“I don’t think it’s just about Christian films and films of religion; I think it’s an award ceremony that celebrates the experience of making films that are trying to make a cultural difference,” Bernsen said. “I simply hope that I can be a part of a community that says, ‘There is a flipside of humanity that we don’t see every day. There’s pain and sorrow and suffering, and there’s wrong and there’s darkness, but at the same time there is light and there is hope and there is love and there is compassion.'”
Perhaps no better example of the newfound cooperation between Christianity and Hollywood can be found than the production company Argentum Entertainment, which was born when “the ‘Fireproof’ lady” came into contact with “the ‘Friday Night Lights’ guy.”
Erin Bethea played Kirk Cameron’s wife in the explicitly Christian film “Fireproof.” Drew Waters is best known for his roles on TV’s “Friday Night Lights” and “Breaking Bad.” But after the two were cast together in the soon-to-be released “The Redemption of Henry Myers,” Waters told WND how their new partnership at Argentum Entertainment was formed.
“The Redemption of Henry Myers” started as more of a typical Hollywood release, Waters told WND, but then the distribution company for the film decided to market it toward Christians and it became, in Waters’ words, very “in your face” with its message of faith.
“We met with the director,” Waters continued, “and I said, ‘I think you’ve got the wrong guy. I’m not a preacher. I don’t feel comfortable with that. Let’s make a movie that people can relate to and want to watch and allow the redemptive message to come through.’ He said, ‘I’m so glad you said that,’ and Erin said, ‘I’m so tired of making those movies too. Let’s make these movies instead.’
“And so that’s what we’re up to at Argentum Entertainment,” Waters said. “We’re not out to straight-up preach to people, because, I mean, I’m still learning. I’m a sinner. But we want to let people of any denomination or religion sit in a theater and feel comfortable watching the movie, but open up the thought process and allow conversations to open up next to each other as they’re walking out of the theater. Maybe that then leads to sharing a coffee over it, and then that leads to … who knows?”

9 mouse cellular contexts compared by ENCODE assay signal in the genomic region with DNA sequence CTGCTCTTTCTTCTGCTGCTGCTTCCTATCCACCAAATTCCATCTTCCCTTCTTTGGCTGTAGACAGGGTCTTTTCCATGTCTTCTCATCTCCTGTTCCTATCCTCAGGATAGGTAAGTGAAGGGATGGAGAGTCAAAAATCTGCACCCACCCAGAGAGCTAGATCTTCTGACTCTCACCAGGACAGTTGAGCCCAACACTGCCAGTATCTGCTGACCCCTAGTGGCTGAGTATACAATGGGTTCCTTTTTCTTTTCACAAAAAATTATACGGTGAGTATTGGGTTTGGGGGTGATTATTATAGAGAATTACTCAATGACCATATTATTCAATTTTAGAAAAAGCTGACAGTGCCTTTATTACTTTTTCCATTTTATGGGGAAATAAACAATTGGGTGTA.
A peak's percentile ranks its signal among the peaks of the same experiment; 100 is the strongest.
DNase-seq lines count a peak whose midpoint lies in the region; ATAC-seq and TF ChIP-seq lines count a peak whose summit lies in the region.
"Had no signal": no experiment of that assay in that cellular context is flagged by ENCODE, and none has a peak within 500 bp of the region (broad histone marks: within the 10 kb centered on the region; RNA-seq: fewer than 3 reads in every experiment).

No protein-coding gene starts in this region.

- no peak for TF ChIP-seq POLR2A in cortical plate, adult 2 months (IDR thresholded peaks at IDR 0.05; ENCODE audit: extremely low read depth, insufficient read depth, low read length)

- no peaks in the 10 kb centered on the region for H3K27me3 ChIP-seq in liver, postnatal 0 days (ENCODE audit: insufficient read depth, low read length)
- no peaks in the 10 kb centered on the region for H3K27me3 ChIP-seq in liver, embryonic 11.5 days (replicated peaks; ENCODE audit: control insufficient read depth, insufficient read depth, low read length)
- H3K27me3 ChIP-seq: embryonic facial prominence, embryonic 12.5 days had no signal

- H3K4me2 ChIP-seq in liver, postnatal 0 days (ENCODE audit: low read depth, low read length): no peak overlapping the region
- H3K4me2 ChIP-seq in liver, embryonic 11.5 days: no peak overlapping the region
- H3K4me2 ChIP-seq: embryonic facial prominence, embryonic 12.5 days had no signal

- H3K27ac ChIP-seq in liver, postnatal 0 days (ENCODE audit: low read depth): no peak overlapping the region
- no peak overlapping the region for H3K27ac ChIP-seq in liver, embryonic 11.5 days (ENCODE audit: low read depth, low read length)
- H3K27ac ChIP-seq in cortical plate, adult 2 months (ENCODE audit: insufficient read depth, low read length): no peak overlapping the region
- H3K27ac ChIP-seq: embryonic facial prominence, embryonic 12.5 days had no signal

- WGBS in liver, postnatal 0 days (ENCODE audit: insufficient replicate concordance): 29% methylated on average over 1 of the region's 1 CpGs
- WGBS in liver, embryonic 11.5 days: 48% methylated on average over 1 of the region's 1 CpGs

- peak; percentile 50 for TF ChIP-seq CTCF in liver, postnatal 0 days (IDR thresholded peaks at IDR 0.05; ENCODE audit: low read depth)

Yet not all is rosy in the relationship
This new cooperation between Christianity and Hollywood, however, is still going through its growing pains.
Christian audiences, for example, are not likely to be happy when “Noah” is released later this year. WND has obtained a copy of the script beforehand, and the differences between Hollywood’s account of the ancient ark-maker and the Bible’s account are going to be significant.
And as WND reported, several Hollywood and pop culture stars went ballistic when a song sung by Joni Eareckson Tada from the limited release, Christian film “Alone Yet Not Alone”was nominated for an Academy Award this year.
The story blew up even more when the Academy later revoked the Oscar nomination.
The double controversy raised the hackles of both Christianity and Hollywood, two cultural forces that are more accustomed to fighting one another than cooperating. An Oscar-winning Hollywood producer even blasted the Academy for exhibiting what “many will see … as faith-based bigotry, pure and simple.”
Yet Eareckson Tada told WND she’s seen the hand of God work within the controversy, and like the story of Joseph in the book of Genesis, what could have been meant for evil may really be turned to good.
“The song was never meant to win awards, but to communicate a message of God’s faithfulness and love,” Eareckson Tada told WND at the Movieguide Awards. “And now because of the decision, more people have heard about ‘Alone Yet Not Alone’ than may have heard otherwise, so the message is reaching out to more and more people.”
Listen to Eareckson Tada perform the song “Alone Yet Not Alone” below: